2016-11-21 00:00:00Finance and AccountingEnglishFind out what working capital is and how it is used, and learn the very simple formula used to calculate its value.https://quickbooks.intuit.com/ca/resources/ca_qrc/uploads/2017/03/Accountant-Calculates-The-Working-Capital-Of-A-New-Start-Up.jpghttps://quickbooks.intuit.com/ca/resources/finance-accounting/working-capital/Working Capital

Working Capital

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Working capital is a financial measure of a company’s operating health. It is calculated by taking current assets and subtracting current liabilities. For example, if a company has $1 million in current assets and $400,000 in current liabilities, the working capital is $600,000.

The working capital ratio shows whether a company has enough short-term assets to cover its short-term liabilities. It is calculated as the current assets divided by the current liabilities. In the above example, the ratio is:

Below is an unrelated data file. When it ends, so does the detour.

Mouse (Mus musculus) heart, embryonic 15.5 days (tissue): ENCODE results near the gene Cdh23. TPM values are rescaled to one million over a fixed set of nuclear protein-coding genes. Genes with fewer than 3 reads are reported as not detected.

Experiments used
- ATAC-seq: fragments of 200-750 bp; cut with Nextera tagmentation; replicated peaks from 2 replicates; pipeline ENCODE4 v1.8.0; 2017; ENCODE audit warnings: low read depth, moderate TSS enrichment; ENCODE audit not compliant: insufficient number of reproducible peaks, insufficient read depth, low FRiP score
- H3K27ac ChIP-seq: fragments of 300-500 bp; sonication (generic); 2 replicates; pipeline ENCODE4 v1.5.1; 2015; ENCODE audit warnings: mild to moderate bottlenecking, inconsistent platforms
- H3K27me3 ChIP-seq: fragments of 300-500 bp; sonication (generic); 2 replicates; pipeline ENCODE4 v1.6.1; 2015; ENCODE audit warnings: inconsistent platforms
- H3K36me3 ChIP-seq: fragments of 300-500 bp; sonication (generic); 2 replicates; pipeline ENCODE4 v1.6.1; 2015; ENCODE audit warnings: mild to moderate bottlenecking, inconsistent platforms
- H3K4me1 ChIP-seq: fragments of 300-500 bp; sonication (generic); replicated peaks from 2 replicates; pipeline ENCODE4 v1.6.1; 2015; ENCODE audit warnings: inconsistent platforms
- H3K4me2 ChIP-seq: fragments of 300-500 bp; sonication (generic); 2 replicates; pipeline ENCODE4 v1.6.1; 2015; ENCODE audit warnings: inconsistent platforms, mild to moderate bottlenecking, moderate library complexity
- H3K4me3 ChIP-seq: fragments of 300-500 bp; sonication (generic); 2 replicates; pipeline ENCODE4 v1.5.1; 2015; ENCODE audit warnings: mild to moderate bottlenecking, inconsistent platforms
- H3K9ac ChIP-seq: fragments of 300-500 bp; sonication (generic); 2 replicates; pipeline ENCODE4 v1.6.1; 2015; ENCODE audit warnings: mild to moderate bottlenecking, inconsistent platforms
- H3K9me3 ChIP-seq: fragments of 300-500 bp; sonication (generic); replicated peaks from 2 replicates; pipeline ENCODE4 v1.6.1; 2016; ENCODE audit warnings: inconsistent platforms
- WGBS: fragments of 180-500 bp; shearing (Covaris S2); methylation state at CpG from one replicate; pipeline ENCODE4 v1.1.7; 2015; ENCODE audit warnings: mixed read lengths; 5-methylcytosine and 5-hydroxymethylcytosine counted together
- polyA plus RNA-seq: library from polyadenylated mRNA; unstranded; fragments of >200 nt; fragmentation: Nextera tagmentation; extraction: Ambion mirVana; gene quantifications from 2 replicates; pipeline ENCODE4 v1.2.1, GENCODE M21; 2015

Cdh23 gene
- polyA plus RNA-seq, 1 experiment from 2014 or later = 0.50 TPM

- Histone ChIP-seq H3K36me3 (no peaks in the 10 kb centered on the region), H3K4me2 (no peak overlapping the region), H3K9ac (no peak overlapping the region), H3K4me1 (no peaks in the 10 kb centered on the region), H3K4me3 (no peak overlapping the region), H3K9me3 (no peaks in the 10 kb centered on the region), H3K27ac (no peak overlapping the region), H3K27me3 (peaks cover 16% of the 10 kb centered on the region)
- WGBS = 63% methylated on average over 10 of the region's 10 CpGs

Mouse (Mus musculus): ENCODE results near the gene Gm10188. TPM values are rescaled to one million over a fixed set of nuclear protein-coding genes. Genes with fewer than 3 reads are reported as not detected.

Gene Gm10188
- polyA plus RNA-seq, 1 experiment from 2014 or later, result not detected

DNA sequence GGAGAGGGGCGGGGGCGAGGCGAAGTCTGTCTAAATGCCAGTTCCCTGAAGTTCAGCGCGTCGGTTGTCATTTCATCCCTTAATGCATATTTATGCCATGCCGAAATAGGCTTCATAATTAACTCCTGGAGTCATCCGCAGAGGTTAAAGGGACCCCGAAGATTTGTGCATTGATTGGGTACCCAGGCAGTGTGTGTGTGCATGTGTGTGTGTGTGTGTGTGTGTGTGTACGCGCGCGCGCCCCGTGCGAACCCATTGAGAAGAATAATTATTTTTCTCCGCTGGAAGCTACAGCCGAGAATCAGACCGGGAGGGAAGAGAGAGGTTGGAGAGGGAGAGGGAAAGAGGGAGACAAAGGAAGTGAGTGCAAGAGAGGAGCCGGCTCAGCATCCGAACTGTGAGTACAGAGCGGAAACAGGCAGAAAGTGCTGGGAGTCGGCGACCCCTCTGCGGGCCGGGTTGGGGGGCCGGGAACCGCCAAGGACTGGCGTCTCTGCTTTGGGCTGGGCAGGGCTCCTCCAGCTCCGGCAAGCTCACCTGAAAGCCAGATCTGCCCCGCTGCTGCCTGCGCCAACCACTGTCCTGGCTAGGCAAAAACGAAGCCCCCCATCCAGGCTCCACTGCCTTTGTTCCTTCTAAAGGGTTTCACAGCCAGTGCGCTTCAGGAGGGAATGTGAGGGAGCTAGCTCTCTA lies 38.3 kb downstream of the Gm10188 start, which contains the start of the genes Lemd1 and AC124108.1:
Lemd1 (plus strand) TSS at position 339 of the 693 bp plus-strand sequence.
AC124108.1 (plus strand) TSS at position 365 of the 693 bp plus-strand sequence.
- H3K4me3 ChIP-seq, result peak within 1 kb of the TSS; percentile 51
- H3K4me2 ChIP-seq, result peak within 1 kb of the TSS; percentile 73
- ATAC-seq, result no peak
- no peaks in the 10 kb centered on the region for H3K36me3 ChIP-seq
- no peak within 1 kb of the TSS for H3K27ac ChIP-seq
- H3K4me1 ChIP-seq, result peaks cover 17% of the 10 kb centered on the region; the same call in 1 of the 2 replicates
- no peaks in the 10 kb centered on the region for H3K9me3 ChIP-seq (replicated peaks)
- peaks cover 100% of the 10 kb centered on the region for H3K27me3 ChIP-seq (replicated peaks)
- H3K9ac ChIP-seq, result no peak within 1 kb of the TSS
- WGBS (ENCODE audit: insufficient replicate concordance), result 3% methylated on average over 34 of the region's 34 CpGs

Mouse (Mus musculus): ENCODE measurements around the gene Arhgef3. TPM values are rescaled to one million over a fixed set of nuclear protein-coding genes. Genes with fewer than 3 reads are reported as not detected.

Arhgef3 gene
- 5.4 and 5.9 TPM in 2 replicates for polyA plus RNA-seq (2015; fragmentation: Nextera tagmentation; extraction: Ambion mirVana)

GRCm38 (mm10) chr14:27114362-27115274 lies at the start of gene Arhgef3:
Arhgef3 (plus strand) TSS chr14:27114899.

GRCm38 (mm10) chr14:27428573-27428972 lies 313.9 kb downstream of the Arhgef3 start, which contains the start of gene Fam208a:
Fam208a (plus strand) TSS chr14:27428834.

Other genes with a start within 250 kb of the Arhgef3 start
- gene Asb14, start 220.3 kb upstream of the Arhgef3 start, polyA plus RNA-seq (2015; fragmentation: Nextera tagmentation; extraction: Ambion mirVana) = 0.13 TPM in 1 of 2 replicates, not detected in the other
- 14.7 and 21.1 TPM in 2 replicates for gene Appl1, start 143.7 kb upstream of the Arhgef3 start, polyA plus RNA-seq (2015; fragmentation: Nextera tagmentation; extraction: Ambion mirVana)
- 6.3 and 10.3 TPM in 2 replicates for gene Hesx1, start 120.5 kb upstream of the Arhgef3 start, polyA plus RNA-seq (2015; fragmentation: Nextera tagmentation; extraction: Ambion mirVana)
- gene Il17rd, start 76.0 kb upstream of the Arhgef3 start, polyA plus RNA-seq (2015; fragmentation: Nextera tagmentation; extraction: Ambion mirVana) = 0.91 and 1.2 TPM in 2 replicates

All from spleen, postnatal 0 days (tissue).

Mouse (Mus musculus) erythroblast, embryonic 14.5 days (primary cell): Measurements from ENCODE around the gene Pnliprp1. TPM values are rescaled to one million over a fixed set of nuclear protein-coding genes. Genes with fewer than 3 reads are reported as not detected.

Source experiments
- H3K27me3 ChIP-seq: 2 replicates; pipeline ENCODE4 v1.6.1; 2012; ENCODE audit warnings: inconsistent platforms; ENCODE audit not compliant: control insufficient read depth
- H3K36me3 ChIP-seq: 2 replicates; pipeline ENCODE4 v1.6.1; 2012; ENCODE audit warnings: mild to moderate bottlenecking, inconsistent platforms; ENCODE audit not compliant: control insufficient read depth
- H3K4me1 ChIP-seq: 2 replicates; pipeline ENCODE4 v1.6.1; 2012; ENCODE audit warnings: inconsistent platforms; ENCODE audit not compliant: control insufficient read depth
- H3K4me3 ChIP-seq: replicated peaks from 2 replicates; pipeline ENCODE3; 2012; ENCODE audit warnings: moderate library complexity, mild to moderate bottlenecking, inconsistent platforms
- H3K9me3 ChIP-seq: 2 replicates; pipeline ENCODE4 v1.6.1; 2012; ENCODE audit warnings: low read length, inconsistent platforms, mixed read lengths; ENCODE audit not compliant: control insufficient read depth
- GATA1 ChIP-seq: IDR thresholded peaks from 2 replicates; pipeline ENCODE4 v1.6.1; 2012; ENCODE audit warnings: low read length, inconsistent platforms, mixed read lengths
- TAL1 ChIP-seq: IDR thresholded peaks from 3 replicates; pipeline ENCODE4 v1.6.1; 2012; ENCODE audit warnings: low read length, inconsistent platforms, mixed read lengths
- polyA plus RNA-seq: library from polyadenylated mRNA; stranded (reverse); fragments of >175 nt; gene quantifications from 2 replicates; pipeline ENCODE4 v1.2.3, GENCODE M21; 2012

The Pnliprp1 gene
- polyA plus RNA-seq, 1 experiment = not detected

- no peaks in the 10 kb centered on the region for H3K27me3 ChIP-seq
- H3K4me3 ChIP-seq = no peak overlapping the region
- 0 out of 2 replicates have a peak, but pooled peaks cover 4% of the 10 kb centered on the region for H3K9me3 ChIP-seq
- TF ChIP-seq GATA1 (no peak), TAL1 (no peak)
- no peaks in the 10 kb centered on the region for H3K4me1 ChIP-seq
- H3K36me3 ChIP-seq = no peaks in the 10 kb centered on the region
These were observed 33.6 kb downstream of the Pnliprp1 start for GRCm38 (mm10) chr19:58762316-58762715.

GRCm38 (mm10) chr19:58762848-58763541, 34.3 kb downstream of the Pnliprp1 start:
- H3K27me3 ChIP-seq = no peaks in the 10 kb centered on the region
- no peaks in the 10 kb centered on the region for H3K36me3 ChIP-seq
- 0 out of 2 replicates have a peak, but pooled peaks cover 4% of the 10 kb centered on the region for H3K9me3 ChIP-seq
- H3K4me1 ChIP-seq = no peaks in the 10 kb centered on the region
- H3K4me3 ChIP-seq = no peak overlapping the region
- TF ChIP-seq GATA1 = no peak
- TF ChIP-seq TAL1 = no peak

$1 million / $400,000 = 2.5

A ratio below 1 indicates problems for the company, while a ratio higher than 2 means the company is probably not investing enough of its assets.

References & Resources

Information may be abridged and therefore incomplete. This document/information does not constitute, and should not be considered a substitute for, legal or financial advice. Each financial situation is different, the advice provided is intended to be general. Please contact your financial or legal advisors for information specific to your situation.

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